Attorneys for the state and defendants gave opening statements this morning in the first trial of the major college admissions scandal codenamed “Operation Varsity Blues,” which broke in 2019 and gained widespread attention for high profile defendants like actresses Lori Loughlin and Felicity Huffman. Dozens of parents were charged for paying hundreds of thousands of dollars to get their kids into colleges as phony athletic recruits or by cheating on standardized tests. So far 32 parents have pleaded guilty.
The trial for Gamal Abdelaziz, a former Wynn Resorts executive, and John Wilson, a private-equity investor, began today, where the two men face charges of fraud and conspiracy to commit fraud and bribery. Wilson is also charged with filing a false tax return.
At the center of the case is William “Rick” Singer, the college admissions counselor who told his wealthy clientele about a “side door” to college entry for their children that involved giving money to schools or their athletic programs. He pleaded guilty in March to his role in the scam. “I was essentially buying or bribing the coaches for a spot,” Singer said in court. “That occurred very frequently.”
The state said Friday that it does not intend to call Singer as a witness. Legal experts told Law360 that Singer’s shaky credibility might have made him a liability to the prosecution. Even without him taking the stand, recorded calls of Singer speaking with parents in the case will play a role in the proceedings. The defense has questioned the validity of the calls recorded after Singer began cooperating with the state, however, because Singer made notes at the same time suggesting investigators were making him try to get parents to confess to paying bribes. “Loud and abrasive call with agents,” Singer’s 2018 notes read in part. “They continue to ask me to tell a fib and not restate what I told my clients as to where [their] money was going — to the program not the coach and that it was a donation, and they want it to be a payment.”
Assistant U.S. Attorney Leslie Wright spoke first, describing Wilson paying $1.5 million to pass his daughters off as sailors to Harvard and Stanford, and Abdelaziz paying $300,000 to send his daughter to the University of Southern California as a basketball recruit, though she wasn’t a stand-out basketball player in high school. They worked with Singer, Wright said, who paid off school administrators to present fake athletic profiles of the students, but they still bore responsibility for what they’d done. “The parents did not come up with the scheme, that was Rick Singer,” she said. “But without them, it never would have happened.”
Wright said it was not sufficient defense to claim that they believed the payments were donations instead of bribes, because parents were still trying to “facilitate the fraudulent admission of these students.” Singer told Wilson’s son, for example, a water polo recruit, that he’d never have to get in the pool. State witnesses will include Bruce Isackson, who with his wife was the first of the parents to plead guilty in the scheme, she said, as well as a former USC soccer coach. The case, Wright said, is about “lies to obtain admissions spots that were bought and paid for.”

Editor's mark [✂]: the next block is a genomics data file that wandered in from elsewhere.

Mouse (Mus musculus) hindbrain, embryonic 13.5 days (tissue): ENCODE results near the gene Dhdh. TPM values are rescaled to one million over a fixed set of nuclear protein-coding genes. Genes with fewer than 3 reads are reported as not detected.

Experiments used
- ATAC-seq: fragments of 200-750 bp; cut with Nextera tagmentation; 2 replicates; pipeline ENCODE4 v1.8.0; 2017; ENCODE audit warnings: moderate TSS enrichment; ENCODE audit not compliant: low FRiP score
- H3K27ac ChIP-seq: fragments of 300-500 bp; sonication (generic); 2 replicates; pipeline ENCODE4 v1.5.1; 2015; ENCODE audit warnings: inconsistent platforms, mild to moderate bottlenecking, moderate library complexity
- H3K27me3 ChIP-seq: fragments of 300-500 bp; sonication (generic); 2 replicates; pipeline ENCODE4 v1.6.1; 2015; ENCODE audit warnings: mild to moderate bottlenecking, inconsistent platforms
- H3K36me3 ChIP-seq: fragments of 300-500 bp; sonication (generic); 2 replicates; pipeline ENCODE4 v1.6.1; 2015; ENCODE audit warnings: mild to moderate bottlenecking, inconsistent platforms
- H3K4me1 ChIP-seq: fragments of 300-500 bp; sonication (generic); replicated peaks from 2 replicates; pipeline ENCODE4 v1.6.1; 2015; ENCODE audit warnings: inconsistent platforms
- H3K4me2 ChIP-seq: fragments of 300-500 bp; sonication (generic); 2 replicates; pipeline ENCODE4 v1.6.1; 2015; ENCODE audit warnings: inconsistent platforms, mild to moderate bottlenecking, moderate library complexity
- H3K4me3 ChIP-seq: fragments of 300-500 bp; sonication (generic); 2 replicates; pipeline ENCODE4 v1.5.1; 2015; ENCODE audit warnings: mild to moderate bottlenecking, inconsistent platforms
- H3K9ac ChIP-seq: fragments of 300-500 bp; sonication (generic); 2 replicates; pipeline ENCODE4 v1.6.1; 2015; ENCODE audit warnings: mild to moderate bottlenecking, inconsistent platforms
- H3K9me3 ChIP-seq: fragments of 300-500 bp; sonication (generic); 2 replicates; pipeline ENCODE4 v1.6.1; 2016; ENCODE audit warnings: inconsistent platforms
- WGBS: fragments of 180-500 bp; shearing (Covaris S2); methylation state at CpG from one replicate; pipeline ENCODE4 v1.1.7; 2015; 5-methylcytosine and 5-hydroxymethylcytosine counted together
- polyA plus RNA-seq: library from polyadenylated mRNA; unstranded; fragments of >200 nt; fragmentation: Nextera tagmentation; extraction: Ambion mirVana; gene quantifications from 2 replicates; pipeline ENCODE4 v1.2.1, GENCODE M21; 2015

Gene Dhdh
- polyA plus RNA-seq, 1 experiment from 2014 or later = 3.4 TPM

Defense lawyers blamed Rick Singer for the scheme and claimed their clients were only guilty of trusting the wrong person. Brian Kelly, Abdelaziz’s lawyer, called Singer a “skilled con man” and showed the jury the note Singer had written suggesting he’d told parents they were paying donations and not payments and saying investigators had raised their voices to him to get parents to admit to paying bribes. He called into question the state’s decision not to call Singer as a witness. “This case revolves around Rick Singer, and now in opening statements, the government says ‘never mind we are not calling him,’” he said. “Think about that.”
John Wilson’s lawyer, Mike Kendall, argued that Wilson’s son really was a talented water polo player and that him not playing during his first season was not unusual for a freshman on the team. He described Singer as “one of the great con men of our time,” and described his method of mixing truth with lies to gain families’ trust and obscure his crimes. Singer suggested a donation would boost Wilson’s son’s application at USC, Kendall said, describing the “side door” as a legal fundraising strategy approved by USC and other schools to raise money for teams and programs. Wilson gave Singer what he believed was a $220,000 donation for USC, Kendall said, but Singer kept $120,000 for himself, unbeknownst to Wilson. “We’re not here to decide whether the college fundraising system could be better,” he said. The issue at hand is that Wilson trusted Singer when he said he was making legal donations. “Mr. Wilson did nothing wrong,” Kendall said. “He trusted a con man who stole his money. That con man knows how to play people better than anyone in this courtroom.”